mobility scooters

Top Features To Look For In An Electric Mobility Chair – by Beverly Walker

0 Comments 16 May 2010

If you have been having trouble getting around due to declining health, age or injury, you can still get out and about. In this age of technology, you can let an electric mobility chair (sometimes referred to as a scooter) do the work for you! An electric mobility chair will help you get around the house or around the town. If you think these chairs are just electronic wheelchairs, think again. Many of the newest mobility chairs will do things such as climb curbs, go up or down stairs, raise or lower yourself as needed, even trek through obstacles such as sand and gravel.

There are many features to look for when you decide to purchase a mobility chair. One feature you will definitely want to consider carefully is the turning radius. The smaller the turning radius, the easier you can get around in a big crowd, small stores, or your narrow household hallways. The Jazzy 1103 offers a turning radius of 18 inches – one of the best for mobility chairs. It is designed to be used in tight quarters, so if you need to use the chair inside your house, but you do not have a lot of space, look for a chair with a good turning radius. Check out the electric mobility chairs with one wheel rather than two wheels in the front. They usually are easier and better for tight turning.

Mobility chairs with two wheels provide the most stability and are better for outdoor use. For those that intend on spending a lot of time riding on paved streets, there are special all terrain mobility chairs. These are especially nice for people who live in an urban area and may take their chairs down to the corner grocery store, post office, or drug store. If you plan to take your scooter outdoors, you will want to see what the chair’s maximum speed is. Most are between 4 and 5.75 miles per hour although some move as fast as 10 miles per hour.

Many of the special features of an electronic mobility chair will depend on your personal preferences. There are chairs with high backs, but if you plan to put your chair in the car to travel, consider that these chairs often weigh more. If you are looking for something lightweight, you may want to go with chairs with low backs. Ask the salesperson how the chair disassembles. Most chairs are designed to be taken apart; however, some have heavier pieces than other chairs. This will be important if you will be loading the chair into a car because you want the lightest pieces.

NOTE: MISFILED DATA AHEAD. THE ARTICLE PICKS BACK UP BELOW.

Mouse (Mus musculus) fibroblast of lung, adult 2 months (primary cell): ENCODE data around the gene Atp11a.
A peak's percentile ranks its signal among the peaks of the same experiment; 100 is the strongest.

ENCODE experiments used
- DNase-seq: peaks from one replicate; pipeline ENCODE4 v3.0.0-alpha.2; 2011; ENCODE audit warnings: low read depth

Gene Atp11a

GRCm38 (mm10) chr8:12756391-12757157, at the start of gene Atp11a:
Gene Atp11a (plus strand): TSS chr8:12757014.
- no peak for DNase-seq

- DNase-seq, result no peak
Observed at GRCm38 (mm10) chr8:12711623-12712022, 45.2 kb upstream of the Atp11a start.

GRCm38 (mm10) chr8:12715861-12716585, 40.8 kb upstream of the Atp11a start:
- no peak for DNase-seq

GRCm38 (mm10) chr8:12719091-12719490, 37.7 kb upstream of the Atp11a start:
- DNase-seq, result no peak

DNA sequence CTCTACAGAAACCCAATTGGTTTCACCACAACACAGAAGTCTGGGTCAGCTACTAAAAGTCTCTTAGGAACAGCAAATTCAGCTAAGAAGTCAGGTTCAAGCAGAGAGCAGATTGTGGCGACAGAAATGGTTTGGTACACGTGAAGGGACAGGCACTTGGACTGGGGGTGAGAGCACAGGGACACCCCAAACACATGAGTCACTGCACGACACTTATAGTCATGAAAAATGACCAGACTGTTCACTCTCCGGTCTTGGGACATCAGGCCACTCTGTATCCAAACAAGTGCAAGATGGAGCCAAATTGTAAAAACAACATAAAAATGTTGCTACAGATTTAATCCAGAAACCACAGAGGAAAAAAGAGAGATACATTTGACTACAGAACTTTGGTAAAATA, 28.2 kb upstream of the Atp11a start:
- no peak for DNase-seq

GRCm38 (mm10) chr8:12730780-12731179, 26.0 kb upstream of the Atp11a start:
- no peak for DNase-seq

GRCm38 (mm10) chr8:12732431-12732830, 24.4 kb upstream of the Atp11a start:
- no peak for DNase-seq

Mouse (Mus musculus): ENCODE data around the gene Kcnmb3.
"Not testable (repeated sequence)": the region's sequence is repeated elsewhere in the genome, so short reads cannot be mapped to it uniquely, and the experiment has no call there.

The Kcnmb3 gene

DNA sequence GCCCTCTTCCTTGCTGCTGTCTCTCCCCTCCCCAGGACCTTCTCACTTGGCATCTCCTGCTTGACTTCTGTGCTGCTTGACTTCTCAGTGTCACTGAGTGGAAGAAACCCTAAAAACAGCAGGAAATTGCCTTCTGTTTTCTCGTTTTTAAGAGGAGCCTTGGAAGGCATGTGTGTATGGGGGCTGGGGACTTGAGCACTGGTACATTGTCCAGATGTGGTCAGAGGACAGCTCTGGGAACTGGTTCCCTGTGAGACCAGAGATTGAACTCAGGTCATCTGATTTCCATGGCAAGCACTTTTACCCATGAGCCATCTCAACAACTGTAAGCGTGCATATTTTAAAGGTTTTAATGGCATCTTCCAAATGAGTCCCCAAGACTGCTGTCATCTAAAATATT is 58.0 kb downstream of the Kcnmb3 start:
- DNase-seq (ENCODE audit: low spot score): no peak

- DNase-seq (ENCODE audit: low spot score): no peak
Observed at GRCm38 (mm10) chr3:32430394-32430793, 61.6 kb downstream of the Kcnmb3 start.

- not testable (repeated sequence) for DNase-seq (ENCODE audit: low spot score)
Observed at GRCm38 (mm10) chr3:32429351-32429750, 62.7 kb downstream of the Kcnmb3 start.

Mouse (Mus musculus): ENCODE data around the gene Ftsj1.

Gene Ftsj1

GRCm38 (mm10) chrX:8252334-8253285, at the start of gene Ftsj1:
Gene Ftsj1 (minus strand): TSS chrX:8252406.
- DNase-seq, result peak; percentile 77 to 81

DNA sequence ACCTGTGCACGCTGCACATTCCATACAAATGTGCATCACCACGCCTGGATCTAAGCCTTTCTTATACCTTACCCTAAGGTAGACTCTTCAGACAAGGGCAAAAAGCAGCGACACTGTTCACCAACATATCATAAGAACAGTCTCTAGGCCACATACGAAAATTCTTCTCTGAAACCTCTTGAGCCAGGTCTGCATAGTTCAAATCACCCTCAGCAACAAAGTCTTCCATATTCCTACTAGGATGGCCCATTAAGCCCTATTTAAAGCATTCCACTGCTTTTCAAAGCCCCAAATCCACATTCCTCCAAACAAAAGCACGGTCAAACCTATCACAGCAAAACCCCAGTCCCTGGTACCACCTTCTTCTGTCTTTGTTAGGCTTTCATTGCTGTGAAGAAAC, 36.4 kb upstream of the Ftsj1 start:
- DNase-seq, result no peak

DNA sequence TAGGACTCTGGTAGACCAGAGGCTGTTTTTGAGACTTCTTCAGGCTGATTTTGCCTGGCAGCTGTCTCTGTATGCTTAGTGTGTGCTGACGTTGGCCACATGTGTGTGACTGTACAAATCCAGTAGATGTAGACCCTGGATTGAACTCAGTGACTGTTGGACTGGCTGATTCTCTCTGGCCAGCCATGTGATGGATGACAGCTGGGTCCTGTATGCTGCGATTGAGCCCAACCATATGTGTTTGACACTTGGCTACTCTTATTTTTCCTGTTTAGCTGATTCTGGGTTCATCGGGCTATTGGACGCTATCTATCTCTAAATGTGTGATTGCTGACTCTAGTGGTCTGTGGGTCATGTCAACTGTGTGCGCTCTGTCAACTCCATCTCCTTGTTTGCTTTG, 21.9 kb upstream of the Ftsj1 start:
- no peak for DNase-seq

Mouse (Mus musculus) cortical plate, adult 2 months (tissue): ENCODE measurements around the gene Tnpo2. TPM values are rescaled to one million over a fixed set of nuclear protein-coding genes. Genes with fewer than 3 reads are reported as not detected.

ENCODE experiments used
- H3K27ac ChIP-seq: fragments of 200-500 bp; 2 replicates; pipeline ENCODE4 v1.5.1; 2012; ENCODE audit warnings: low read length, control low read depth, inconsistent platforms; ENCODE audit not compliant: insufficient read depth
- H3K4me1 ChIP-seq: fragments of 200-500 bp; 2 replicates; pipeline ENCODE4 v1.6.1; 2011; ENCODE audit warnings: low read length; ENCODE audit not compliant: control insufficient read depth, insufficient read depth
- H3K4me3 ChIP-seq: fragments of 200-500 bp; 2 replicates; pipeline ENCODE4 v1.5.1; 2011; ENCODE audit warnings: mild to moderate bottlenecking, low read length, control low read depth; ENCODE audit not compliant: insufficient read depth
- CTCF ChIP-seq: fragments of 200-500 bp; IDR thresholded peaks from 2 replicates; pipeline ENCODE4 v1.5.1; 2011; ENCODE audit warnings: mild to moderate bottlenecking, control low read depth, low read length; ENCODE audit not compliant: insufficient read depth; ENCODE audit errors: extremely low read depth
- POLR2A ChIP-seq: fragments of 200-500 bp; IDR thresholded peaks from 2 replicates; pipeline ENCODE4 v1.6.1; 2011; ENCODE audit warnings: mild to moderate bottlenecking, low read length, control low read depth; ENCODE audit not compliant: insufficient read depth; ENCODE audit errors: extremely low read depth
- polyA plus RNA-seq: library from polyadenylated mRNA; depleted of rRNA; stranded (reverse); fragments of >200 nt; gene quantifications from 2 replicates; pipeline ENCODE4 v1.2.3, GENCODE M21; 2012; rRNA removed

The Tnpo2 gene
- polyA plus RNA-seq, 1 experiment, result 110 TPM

Of course, you can choose from a variety of different colors to find a chair that suits your personality. And there are many add-on features for chairs as well. The Monster Bag attaches to the back of your chair and is great for carrying laundry, shopping items, groceries – anything you can think of! It also comes with a frame so it remains open, giving you two free hands to work with. Some chairs come with small baskets attached to the front for ease of use. If you are going to be outside at night, you may want a chair with lights so others can see you. For your comfort, some chairs have armrests (which fold down), while some do not. If you are going to spend much time in your mobility chair, you may want to consider getting a model that has a headrest. Again, this will add a little more bulk and weight to the chair, but may be worth it in the end.

There are other things to consider before you choose a chair. If you have trouble with arthritis or hip problems and cannot get up from a chair easily, do not worry. Many mobility chairs come with an electric seat lift that makes it easier for you to sit down and get up from your chair. If you are obese, there are special four-wheel mobility chairs made for people who weight between 350 and 500 pounds. In breakthrough technology, the new i-BOT Mobility chair uses sensors to be able to go up and down stairs on two wheels.

Most companies that sell electric mobility chairs will work with you on payment. Medicare may cover as much as 80% of the cost (the company often handles all the filing of paperwork), and if you have additional insurance, you may have no out of pocket cost.

Beverly Walker is a retired nurse providing valuable information about wheel chairs, mobility chairs, and scooters.

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